(radiolog.zip)  Facsimile of Bishop's Point Radio Station log of report 
                from USS WARD regarding submarine detected in approaches 
                to Pearl Harbor. 
  
(roberts.txt)   Report of Roberts Commission [January 23, 1942] 
                From Pearl Harbor Attack, Part 39, pp. 1-21. 
 
(sos_1.txt)     Oral Statement Handed by the Secretary of State to the  
                Japanese Ambassador (Nomura) on October 2, 1941  
                [Answer to Japanese Proposal].  
                From Japan, 1931-1941, Vol. II, pp. 656-61.  
 
(sos_2.txt)     Oral Statement Handed by the Secretary of State to the  
                Japanese Ambassador (Nomura) on November 15, 1941  
                [Proposal Concerning Economic Policy]. 
                From Japan,    1931-1941, Vol. II, pp. 734-37.  
 
(sos_3.txt)     Oral Statement Handed by the Secretary of State to the  
                Japanese  Ambassador (Nomura) on November 26, 1941  
                [Proposal for "a broad but Simple Settlement"].  
                From Japan 1931-1941, Vol. II, pp. 766-67.   
                     
(sos_4.txt)     Document Handed by the Secretary of State to the Japanese  
                Ambassador (Nomura) on November 26, 1941  
                [Proposed Compromise].  
                From Japan, 1931-1941, Vol. II, pp. 768-70. 
 
(terasak1.txt)  Statement Handed by the First Secretary of the Japanese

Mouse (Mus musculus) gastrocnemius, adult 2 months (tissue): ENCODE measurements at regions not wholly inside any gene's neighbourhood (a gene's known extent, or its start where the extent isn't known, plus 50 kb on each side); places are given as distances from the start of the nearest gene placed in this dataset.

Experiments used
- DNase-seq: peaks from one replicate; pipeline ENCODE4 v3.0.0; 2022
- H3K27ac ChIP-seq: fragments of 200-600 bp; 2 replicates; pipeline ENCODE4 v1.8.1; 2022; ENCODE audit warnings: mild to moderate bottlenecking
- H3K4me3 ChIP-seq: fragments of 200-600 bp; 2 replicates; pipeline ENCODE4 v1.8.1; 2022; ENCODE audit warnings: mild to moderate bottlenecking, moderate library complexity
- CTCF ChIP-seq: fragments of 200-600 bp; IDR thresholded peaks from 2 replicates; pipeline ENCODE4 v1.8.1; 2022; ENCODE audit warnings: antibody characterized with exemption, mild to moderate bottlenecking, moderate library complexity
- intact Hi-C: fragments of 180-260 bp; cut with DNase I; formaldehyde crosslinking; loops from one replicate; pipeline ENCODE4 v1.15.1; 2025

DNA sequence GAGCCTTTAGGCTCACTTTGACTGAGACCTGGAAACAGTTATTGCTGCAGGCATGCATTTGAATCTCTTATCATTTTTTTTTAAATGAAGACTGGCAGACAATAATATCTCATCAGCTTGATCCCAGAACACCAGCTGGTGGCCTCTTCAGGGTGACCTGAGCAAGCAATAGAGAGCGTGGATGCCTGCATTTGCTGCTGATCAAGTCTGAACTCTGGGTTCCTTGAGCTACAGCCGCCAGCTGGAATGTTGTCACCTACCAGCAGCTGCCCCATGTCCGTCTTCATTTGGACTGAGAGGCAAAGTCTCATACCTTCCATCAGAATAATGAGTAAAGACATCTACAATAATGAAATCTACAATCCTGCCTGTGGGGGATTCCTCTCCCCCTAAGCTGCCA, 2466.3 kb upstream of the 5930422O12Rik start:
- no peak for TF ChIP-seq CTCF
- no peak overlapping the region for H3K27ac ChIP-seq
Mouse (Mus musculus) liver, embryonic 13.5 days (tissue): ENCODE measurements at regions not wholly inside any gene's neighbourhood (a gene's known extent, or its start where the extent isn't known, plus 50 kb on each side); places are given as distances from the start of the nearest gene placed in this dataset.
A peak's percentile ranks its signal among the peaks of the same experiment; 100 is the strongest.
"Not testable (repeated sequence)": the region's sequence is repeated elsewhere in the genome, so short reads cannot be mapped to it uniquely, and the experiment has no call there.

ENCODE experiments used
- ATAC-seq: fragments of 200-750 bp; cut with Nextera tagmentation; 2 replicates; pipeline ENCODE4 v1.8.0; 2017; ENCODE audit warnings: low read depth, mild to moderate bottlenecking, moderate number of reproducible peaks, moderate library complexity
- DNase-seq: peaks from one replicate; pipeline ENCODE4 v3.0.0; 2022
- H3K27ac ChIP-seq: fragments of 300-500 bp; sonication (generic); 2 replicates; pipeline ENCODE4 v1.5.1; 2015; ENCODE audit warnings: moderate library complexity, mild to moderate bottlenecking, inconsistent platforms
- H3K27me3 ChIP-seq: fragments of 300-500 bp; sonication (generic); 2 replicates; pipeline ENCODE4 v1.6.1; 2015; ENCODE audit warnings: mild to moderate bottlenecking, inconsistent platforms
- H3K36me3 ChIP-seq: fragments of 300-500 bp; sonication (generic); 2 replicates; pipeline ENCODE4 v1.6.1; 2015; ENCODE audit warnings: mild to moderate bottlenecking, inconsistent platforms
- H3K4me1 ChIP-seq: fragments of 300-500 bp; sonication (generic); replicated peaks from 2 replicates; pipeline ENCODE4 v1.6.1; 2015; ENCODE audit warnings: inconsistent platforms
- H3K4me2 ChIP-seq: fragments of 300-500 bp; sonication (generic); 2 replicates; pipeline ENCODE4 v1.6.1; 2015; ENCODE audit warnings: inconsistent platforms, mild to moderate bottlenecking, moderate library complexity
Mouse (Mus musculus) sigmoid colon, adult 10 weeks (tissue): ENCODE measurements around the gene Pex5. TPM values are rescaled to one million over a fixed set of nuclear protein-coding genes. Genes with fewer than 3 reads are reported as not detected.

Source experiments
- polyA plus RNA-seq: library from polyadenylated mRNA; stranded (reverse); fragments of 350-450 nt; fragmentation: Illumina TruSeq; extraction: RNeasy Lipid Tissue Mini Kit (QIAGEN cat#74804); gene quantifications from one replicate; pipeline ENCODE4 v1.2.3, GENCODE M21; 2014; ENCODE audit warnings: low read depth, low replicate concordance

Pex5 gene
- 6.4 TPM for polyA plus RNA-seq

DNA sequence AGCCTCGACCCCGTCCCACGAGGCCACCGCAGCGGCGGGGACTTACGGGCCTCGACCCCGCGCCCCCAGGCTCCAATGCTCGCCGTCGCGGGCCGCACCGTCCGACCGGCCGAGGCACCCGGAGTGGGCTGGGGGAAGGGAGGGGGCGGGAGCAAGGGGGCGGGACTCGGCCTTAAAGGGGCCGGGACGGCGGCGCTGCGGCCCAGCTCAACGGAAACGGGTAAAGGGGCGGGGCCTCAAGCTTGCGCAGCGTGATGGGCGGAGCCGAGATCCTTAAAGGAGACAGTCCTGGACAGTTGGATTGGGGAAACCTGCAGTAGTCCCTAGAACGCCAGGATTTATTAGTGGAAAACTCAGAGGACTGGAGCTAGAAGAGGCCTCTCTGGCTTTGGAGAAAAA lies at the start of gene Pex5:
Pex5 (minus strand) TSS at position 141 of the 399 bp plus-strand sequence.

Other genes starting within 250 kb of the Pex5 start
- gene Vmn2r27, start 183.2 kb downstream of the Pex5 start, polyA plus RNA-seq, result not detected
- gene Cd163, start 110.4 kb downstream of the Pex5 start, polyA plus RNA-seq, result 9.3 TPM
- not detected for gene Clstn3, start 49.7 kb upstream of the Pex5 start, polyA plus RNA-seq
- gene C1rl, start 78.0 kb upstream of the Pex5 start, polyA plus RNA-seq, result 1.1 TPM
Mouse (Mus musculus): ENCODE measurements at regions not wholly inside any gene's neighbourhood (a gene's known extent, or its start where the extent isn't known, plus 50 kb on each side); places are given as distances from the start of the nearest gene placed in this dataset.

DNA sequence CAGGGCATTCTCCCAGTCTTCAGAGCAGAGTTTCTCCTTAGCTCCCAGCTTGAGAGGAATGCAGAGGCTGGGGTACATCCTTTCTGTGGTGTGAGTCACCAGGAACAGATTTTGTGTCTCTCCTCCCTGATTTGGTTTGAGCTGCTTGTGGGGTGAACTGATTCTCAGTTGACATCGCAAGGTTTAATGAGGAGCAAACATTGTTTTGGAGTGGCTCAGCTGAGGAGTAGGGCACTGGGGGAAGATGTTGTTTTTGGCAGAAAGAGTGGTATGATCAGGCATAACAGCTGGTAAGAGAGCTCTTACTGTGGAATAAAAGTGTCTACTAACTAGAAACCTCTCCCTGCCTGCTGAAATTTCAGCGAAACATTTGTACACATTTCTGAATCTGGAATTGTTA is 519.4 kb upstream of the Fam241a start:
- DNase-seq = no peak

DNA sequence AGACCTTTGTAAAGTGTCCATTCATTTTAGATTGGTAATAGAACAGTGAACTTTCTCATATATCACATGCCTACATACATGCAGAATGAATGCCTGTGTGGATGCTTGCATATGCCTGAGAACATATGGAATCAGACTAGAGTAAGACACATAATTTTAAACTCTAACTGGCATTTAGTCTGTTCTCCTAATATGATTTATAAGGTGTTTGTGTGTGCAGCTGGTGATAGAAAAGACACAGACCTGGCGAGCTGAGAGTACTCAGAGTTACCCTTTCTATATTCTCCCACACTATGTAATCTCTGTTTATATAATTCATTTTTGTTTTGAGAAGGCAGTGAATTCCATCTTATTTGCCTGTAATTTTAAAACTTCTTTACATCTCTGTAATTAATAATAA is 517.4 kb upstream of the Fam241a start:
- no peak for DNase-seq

Embassy (Terasaki) to Mr. Joseph W. Ballantine on December 2,  
                1941 [Observations on Premier Tojo's Speech].  
                From Japan, 1931-1941, Vol. II, p. 778.  
 
(turner_1.txt)  The Director of the War Plans Division of the Navy Department  
                (Turner) to the Chief of Naval Operations (Stark),  
                July 19, 1941 [The Possible Effects of an Embargo]. 
                From Foreign Relations, 1941, Vol. IV, pp. 839-40.  
 
(tyler_1.txt)   Testimony of Lt. K. Tyler regarding receipt of report 
                from Opana Pt. radar station. 
                From Navy Board of Inquiry. 
 
(wallace1.txt)  Vice President Wallace to the Secretary of State  
                [Exports to Japan].   
                From Foreign Relations, 1941, Vol. IV, pp. 815-16.   
 
(welles_1.txt)  Press Release Issued by the Department of State on  
                July 24, 1941  
                [Japan and French Indochina].  
                From Japan, 1931-1941, Vol. II, pp. 315-17.  
 
(welles_2.txt)  Memorandum by the Acting Secretary of State  
                [The President's Conversation with Nomura]. 
                From Japan, 1931-1941, Vol. II, PP. 527-30.


Congressional investigation